I did my engineering from MIT, Manipal following which I worked in Reliance’s petrochemical division in an engineering role. My passion to explore my potential bought me to NUS where I did my MSc in Management of Technology and subsequently started working for Lanxess, looking after process improvement projects in their petrochemical manufacturing unit in Singapore.

I was always sure that I wanted to do an MBA. I scored 98-99 percentile twice in the XAT exam, but couldn’t get the program of my preference. I always wanted to go abroad. So I shunned the Indian entrance exams after 1-2 attempts and decided to go the GMAT way.

Most people go abroad for money or for a better lifestyle. Honestly, this wasn’t my motivation. When I talked/looked at my managers in India or Indian MBA grads who were senior to me, I just couldn’t imagine myself being the kind of person they were (no offence!).

My readings convinced me that if the 20th century was about democracy, then the 21st century will be about diversity and that experiencing other cultures and becoming a global citizen will be critical to my personal and professional success.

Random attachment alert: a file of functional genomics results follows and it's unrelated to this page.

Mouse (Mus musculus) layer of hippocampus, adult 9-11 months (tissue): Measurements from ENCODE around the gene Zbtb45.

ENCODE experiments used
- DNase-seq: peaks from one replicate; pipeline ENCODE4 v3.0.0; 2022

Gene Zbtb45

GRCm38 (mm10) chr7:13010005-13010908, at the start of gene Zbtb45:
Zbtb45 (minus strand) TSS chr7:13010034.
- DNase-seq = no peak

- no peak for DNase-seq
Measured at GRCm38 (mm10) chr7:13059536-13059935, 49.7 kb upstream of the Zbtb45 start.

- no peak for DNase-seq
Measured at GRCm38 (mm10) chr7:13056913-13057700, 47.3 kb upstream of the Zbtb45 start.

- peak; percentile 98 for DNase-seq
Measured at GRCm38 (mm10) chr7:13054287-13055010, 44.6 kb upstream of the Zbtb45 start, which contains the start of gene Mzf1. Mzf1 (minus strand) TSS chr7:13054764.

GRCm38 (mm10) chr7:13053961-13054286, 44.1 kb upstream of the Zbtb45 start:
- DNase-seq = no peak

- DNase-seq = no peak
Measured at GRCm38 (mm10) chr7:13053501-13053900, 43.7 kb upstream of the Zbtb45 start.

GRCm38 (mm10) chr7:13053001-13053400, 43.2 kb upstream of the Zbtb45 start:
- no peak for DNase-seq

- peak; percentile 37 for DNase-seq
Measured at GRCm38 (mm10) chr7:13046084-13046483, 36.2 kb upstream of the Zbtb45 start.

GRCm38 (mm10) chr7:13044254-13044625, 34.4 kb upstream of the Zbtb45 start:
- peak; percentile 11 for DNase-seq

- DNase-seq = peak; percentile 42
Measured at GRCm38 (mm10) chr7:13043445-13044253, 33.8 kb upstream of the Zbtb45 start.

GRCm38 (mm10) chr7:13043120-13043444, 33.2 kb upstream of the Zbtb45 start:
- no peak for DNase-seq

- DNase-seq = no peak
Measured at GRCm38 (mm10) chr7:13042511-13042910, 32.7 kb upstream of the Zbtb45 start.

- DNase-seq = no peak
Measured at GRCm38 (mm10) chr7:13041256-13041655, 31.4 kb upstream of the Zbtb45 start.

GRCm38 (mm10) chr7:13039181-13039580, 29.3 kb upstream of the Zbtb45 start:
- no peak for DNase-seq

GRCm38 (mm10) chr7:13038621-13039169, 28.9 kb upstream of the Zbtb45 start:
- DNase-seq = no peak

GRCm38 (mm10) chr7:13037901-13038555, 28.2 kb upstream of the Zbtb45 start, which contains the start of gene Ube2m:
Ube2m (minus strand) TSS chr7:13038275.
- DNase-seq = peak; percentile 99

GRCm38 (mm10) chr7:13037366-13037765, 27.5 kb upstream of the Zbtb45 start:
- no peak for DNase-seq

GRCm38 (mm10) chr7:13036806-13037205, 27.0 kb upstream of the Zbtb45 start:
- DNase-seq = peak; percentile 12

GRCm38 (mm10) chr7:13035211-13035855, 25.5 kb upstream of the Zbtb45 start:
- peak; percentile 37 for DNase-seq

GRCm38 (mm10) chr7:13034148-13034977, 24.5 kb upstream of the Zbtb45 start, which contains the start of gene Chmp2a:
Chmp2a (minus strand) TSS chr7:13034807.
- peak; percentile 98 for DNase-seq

5 GMAT attempts and my GMAT study plan

I gave my first GMAT in July ’13 and scored a 650. I was rejected by Krannert and Rice MBA programs but luckily made it to NUS MSc program (not based on GMAT).

After my MSc program, I worked with MBA Crystal Ball on career planning and understood I would still need an MBA in the medium-term.

I took the e-GMAT course, gave my 2nd attempt in March ’16 (680; perfect Q51), 3rd attempt in May’16 (660, cancelled), 4th attempt in July ’16 (680 again) and final 5th attempt in Oct. ’16 when I scored a 740 (Q50, V40).

I have never been a good test taker and had a habit of losing my nerves and getting anxious during exams. Hence I started practicing Mindfulness meditation that helped me keep my mind cool during the exam. For a bit of motivation, here’s the GMAT study plan I pasted on my wall.

GMAT Study Plan

In July ’16 after my 4th GMAT attempt I had lost all hope of getting a good GMAT score. So, in parallel I started working on MBA applications. I hired 3 separate consultants for INSEAD, Judge and ISB, since each was well known for respective business schools. Since I had a low GMAT score I wanted to give my best in applications. I had made my first B-school application back in 2013 hence I knew the importance of hiring a good consultant.